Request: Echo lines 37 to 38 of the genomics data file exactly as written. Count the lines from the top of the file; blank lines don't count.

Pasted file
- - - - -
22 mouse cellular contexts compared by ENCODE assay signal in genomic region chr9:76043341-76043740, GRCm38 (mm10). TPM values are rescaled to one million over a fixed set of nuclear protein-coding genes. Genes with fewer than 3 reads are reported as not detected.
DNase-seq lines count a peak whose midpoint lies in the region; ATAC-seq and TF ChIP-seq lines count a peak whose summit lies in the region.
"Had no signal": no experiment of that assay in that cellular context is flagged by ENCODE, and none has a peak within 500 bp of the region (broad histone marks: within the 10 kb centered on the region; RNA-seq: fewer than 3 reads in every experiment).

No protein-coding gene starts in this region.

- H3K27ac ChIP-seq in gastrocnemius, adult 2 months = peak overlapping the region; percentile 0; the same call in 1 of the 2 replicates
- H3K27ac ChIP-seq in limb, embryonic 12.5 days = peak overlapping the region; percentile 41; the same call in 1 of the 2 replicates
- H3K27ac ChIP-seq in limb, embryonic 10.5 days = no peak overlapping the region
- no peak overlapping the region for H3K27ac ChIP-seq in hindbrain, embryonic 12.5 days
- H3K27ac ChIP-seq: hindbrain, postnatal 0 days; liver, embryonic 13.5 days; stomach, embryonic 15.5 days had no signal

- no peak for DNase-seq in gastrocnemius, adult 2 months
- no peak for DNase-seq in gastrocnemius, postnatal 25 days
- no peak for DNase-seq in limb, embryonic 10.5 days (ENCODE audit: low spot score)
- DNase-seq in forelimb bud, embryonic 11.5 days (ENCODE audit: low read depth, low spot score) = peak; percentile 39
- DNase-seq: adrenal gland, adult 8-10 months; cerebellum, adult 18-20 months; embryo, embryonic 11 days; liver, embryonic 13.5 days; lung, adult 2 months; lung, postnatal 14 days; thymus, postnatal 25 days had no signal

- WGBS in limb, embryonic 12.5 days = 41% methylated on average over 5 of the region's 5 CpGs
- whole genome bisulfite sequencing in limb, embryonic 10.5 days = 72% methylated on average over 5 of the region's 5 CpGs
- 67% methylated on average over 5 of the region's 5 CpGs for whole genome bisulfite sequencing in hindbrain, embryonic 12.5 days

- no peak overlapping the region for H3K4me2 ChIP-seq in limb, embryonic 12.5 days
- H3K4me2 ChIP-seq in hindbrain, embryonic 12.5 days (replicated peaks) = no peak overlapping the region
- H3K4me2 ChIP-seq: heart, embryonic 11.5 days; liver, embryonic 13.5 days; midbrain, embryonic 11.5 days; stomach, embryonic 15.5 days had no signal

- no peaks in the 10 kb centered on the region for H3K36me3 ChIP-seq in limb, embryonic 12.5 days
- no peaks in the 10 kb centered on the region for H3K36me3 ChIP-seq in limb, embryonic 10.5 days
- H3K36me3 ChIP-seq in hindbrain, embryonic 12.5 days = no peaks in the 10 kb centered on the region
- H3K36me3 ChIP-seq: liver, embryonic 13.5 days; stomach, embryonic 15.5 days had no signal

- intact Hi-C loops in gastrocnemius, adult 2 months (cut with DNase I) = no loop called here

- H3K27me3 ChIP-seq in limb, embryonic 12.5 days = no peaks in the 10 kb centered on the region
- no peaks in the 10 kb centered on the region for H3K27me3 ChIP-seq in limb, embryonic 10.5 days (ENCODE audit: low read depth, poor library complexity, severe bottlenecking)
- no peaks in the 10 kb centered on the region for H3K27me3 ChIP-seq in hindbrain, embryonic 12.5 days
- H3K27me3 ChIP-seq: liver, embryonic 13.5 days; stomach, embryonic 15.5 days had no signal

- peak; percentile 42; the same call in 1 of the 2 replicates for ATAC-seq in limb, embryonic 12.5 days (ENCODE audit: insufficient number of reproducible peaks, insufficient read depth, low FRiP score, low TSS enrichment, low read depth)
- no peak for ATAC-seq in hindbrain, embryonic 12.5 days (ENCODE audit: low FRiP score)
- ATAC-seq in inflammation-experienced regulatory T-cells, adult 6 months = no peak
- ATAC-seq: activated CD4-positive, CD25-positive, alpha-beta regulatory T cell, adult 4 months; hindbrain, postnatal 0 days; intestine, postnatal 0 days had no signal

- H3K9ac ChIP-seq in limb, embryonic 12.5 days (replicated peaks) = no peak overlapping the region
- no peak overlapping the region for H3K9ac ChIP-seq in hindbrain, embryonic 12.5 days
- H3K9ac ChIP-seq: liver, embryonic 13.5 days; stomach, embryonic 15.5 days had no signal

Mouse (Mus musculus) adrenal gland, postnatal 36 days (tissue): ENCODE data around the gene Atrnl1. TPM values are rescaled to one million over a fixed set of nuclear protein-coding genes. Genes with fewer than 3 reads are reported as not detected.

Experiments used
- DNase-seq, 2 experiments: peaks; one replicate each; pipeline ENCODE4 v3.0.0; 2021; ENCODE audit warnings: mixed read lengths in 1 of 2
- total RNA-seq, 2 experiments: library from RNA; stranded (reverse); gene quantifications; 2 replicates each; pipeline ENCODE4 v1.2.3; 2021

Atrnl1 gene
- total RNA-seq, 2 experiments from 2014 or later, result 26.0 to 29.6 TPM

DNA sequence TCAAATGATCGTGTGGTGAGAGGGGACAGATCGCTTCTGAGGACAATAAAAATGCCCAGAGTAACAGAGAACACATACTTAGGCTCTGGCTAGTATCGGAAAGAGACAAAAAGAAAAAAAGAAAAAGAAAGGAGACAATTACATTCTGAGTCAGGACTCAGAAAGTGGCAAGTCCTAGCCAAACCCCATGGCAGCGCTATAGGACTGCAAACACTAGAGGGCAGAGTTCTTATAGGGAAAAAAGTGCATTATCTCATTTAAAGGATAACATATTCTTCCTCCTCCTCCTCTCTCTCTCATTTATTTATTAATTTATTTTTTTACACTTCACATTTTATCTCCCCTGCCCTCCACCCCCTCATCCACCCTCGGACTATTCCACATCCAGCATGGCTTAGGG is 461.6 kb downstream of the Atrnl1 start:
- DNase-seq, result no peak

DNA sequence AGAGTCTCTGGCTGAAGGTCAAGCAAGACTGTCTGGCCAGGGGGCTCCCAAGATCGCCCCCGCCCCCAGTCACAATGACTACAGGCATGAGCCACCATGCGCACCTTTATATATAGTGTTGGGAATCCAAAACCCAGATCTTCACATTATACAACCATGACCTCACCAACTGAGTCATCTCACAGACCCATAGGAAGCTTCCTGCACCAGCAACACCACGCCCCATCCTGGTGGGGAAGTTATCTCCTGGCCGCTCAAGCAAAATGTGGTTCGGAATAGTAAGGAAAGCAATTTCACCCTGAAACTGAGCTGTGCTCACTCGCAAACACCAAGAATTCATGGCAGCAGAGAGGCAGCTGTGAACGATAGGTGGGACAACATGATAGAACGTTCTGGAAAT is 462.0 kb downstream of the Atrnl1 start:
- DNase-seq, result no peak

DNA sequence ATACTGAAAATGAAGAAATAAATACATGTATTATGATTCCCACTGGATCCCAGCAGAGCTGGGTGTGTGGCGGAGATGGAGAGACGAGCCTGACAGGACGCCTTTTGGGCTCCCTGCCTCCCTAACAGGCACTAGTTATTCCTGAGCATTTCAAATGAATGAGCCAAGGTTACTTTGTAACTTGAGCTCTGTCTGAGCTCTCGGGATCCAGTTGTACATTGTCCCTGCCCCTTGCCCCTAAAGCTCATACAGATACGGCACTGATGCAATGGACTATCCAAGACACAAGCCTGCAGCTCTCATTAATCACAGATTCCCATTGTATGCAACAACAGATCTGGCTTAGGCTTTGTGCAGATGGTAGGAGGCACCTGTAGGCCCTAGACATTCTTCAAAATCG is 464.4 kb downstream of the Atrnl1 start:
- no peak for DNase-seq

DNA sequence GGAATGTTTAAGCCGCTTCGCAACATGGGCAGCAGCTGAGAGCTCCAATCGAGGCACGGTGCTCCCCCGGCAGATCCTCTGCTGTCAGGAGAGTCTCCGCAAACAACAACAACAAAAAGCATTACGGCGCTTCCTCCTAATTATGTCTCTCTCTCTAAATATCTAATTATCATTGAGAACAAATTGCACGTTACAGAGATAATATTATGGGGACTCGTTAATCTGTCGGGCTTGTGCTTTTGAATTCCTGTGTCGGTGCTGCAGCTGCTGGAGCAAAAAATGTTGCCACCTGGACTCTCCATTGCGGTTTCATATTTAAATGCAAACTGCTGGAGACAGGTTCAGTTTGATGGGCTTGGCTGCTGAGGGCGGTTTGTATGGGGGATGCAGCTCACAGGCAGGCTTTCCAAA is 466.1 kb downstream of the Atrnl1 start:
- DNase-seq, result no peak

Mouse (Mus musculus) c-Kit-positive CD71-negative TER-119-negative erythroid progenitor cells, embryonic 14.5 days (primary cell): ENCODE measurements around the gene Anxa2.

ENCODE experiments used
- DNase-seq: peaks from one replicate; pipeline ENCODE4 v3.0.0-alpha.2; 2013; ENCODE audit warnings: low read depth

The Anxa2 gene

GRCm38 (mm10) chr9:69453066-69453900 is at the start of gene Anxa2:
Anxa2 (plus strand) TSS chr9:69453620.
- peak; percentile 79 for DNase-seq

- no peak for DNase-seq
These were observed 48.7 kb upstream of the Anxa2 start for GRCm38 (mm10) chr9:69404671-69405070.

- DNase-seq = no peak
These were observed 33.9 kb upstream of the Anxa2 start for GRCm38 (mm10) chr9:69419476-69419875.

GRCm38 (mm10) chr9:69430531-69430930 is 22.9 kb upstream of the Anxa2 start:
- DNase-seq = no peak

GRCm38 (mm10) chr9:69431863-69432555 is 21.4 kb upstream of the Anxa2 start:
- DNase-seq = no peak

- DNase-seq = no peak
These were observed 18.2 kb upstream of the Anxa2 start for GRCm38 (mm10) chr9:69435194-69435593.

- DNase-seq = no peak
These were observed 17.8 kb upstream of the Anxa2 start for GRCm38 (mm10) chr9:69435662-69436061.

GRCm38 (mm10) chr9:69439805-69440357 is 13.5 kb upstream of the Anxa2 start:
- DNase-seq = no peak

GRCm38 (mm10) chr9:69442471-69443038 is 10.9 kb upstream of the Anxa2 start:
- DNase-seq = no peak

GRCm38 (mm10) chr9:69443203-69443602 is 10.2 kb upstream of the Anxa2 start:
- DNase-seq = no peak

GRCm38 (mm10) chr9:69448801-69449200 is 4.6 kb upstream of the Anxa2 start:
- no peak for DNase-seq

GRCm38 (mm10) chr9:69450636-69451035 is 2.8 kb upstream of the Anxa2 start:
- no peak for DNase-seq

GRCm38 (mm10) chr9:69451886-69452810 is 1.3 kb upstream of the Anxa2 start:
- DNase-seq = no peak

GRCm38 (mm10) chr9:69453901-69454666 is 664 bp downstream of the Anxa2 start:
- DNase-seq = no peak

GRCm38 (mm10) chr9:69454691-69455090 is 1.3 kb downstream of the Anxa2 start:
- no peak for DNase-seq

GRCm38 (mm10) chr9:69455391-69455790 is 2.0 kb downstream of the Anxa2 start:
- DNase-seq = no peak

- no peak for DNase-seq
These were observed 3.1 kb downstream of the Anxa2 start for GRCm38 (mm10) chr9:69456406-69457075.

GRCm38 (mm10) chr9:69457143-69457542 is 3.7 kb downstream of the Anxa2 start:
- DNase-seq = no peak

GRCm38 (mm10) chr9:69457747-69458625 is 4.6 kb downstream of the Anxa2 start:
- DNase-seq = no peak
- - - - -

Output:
Mouse (Mus musculus) adrenal gland, postnatal 36 days (tissue): ENCODE data around the gene Atrnl1. TPM values are rescaled to one million over a fixed set of nuclear protein-coding genes. Genes with fewer than 3 reads are reported as not detected.

Experiments used